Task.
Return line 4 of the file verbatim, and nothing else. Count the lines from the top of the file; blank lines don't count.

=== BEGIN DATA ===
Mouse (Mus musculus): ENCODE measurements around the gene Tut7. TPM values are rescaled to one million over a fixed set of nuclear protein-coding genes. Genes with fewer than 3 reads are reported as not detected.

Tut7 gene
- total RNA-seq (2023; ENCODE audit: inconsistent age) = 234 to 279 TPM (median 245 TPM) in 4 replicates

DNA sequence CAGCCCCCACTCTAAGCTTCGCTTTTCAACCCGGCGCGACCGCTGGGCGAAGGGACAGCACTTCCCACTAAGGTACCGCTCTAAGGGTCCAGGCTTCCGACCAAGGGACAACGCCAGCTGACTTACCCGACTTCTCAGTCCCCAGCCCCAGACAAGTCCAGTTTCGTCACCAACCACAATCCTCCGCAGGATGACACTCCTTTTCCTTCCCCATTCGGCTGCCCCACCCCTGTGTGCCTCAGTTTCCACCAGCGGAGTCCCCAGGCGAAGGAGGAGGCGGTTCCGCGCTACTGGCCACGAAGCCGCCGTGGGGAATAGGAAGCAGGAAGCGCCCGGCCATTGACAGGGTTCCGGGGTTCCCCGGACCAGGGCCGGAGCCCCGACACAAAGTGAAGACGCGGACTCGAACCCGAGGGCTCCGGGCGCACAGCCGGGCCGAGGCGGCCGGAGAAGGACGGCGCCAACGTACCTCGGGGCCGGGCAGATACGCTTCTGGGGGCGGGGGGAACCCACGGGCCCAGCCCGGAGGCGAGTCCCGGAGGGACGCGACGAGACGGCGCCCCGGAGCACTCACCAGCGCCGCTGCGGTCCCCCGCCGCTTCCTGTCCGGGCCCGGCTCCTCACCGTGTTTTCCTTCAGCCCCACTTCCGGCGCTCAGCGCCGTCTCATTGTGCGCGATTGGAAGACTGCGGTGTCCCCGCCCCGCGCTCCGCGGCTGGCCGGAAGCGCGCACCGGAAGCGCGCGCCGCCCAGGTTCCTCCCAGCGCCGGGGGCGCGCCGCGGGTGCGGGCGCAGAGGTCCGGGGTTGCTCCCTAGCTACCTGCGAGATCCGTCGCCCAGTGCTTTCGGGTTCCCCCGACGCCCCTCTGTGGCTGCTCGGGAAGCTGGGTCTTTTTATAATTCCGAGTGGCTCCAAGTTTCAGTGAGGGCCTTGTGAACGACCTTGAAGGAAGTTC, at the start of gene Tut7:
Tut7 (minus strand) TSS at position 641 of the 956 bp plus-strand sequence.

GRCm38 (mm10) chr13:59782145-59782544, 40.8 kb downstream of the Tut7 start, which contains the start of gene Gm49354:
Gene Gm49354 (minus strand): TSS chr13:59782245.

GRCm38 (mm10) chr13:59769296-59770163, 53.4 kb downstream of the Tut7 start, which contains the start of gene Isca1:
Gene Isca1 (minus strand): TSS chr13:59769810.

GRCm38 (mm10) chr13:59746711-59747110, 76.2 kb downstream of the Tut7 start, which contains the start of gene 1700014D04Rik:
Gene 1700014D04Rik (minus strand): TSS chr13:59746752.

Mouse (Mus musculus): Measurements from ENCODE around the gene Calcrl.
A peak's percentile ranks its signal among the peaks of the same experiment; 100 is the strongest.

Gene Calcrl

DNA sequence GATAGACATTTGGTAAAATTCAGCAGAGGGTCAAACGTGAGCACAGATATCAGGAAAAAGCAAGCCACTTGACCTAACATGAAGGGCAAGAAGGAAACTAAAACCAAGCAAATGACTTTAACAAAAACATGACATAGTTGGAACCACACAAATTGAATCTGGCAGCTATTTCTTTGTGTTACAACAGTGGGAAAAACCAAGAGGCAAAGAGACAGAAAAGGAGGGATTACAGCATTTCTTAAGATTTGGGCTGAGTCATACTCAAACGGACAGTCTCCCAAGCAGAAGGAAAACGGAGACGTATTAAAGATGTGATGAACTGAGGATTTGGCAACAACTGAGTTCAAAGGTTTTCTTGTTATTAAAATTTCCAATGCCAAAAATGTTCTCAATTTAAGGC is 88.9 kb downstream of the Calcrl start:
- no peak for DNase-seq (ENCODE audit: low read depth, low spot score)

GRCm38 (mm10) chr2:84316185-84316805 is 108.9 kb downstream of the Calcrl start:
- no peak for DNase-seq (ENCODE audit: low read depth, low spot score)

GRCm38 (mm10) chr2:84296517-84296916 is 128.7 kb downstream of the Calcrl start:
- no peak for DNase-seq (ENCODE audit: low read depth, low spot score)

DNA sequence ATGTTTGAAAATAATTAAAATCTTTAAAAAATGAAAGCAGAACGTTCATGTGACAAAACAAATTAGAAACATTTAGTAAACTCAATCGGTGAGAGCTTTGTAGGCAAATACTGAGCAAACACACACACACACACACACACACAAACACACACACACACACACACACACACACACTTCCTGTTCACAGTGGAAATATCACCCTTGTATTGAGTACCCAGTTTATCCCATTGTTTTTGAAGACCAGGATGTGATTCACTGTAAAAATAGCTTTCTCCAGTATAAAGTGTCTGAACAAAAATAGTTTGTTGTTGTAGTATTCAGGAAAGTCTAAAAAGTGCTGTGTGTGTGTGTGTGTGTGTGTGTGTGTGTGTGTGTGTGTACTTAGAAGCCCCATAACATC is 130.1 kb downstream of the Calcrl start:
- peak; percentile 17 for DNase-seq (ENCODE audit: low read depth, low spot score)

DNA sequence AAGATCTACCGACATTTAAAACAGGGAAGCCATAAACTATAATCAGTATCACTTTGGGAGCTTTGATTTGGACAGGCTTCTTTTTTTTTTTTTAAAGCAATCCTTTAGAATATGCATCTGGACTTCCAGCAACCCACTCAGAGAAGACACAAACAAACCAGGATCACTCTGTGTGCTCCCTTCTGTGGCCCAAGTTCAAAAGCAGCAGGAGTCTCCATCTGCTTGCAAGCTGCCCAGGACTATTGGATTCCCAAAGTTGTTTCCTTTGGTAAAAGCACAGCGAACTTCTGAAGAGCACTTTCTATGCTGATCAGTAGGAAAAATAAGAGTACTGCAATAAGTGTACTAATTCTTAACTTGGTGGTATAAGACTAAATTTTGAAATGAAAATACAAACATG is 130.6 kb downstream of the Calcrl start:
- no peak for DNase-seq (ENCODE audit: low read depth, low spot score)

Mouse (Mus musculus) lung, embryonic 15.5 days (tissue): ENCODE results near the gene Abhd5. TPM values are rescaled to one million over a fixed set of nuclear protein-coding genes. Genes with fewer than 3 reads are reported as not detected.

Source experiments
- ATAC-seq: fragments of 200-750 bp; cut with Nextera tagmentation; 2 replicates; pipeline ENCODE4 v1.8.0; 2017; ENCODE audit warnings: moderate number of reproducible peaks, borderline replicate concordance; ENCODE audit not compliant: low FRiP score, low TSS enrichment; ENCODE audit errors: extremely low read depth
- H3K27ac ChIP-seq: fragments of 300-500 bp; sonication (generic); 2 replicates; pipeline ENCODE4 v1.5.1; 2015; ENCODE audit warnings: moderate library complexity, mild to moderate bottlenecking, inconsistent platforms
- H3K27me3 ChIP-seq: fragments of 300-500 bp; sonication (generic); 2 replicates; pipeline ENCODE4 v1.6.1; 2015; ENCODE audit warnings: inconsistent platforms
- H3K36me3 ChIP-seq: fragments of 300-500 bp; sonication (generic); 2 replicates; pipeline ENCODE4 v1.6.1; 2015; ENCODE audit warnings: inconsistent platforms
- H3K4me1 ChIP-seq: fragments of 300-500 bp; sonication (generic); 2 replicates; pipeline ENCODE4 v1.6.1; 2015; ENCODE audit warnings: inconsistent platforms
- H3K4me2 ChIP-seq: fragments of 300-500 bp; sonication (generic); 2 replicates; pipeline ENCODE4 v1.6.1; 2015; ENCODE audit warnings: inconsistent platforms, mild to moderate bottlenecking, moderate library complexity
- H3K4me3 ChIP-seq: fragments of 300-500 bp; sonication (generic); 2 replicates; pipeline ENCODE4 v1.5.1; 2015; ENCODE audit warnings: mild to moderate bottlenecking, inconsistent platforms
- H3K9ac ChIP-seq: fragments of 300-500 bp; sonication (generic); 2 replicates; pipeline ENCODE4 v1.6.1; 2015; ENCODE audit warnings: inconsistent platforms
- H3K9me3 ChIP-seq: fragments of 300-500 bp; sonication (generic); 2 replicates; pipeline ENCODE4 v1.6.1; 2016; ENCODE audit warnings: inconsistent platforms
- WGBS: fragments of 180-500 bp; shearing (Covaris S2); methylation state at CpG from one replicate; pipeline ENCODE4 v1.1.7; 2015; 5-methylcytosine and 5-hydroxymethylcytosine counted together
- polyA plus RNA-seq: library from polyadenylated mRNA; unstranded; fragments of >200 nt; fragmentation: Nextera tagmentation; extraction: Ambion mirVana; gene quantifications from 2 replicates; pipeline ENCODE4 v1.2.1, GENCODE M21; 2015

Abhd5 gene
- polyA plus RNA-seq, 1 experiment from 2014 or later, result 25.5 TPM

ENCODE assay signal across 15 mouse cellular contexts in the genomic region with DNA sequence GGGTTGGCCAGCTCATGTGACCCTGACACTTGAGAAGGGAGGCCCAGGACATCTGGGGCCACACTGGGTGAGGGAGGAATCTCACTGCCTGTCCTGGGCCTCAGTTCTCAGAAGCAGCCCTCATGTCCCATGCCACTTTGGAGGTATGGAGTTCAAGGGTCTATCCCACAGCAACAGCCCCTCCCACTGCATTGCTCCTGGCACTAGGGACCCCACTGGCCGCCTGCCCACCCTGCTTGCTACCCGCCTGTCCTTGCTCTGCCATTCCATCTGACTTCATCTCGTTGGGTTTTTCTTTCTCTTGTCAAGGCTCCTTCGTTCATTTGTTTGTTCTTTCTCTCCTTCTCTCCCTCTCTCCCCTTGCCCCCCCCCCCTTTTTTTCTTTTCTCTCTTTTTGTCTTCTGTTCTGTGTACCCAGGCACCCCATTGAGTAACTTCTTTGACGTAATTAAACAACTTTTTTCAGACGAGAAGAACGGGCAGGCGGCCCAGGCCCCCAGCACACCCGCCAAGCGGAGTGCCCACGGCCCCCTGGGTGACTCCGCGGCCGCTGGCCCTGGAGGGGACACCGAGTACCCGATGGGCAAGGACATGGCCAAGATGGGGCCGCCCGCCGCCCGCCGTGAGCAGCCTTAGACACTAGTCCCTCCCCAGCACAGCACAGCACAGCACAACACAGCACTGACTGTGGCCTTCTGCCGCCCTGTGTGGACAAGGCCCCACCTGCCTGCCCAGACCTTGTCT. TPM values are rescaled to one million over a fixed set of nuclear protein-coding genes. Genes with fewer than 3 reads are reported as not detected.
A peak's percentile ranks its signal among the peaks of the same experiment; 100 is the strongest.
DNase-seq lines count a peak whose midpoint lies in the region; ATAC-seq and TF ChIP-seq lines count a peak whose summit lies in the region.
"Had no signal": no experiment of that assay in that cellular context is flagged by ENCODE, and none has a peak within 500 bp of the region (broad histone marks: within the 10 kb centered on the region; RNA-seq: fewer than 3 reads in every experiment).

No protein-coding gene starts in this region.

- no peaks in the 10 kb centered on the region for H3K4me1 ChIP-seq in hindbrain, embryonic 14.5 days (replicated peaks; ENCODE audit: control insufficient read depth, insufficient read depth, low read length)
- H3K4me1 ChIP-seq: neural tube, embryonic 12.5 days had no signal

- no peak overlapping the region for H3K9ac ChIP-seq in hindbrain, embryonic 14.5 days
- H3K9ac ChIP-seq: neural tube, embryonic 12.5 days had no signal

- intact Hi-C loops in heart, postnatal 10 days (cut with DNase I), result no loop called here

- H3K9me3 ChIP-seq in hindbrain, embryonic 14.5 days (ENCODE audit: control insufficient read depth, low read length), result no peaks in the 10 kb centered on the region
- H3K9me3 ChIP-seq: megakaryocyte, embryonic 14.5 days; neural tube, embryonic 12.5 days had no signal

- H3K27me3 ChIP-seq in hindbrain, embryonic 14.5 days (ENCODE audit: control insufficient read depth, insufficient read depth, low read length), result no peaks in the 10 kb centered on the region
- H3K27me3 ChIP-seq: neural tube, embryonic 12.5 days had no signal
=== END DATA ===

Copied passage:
DNA sequence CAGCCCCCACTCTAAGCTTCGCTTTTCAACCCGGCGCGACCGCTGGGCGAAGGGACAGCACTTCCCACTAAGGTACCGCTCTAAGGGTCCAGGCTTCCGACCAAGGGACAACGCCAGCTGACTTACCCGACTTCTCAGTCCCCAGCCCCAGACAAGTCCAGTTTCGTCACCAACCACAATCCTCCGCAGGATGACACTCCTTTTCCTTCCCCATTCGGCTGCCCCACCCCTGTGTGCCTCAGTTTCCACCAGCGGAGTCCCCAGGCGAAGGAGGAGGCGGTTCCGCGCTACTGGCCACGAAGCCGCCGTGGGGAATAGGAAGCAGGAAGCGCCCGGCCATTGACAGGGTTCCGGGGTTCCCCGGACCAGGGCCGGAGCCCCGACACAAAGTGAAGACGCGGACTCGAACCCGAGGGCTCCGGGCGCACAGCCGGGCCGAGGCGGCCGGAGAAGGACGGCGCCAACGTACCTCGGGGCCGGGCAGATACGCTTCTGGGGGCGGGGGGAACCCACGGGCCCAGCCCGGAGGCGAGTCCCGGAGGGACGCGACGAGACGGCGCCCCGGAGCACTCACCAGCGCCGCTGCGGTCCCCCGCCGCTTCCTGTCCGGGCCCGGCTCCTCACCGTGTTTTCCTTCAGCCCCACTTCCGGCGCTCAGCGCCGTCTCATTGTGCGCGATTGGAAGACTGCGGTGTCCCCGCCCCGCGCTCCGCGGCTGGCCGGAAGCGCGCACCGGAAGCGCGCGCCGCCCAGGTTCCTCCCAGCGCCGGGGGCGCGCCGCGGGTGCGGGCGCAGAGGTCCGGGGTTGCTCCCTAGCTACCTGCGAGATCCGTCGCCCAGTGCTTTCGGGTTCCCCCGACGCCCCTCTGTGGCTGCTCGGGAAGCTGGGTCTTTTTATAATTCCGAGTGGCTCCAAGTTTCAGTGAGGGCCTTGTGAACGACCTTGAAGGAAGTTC, at the start of gene Tut7: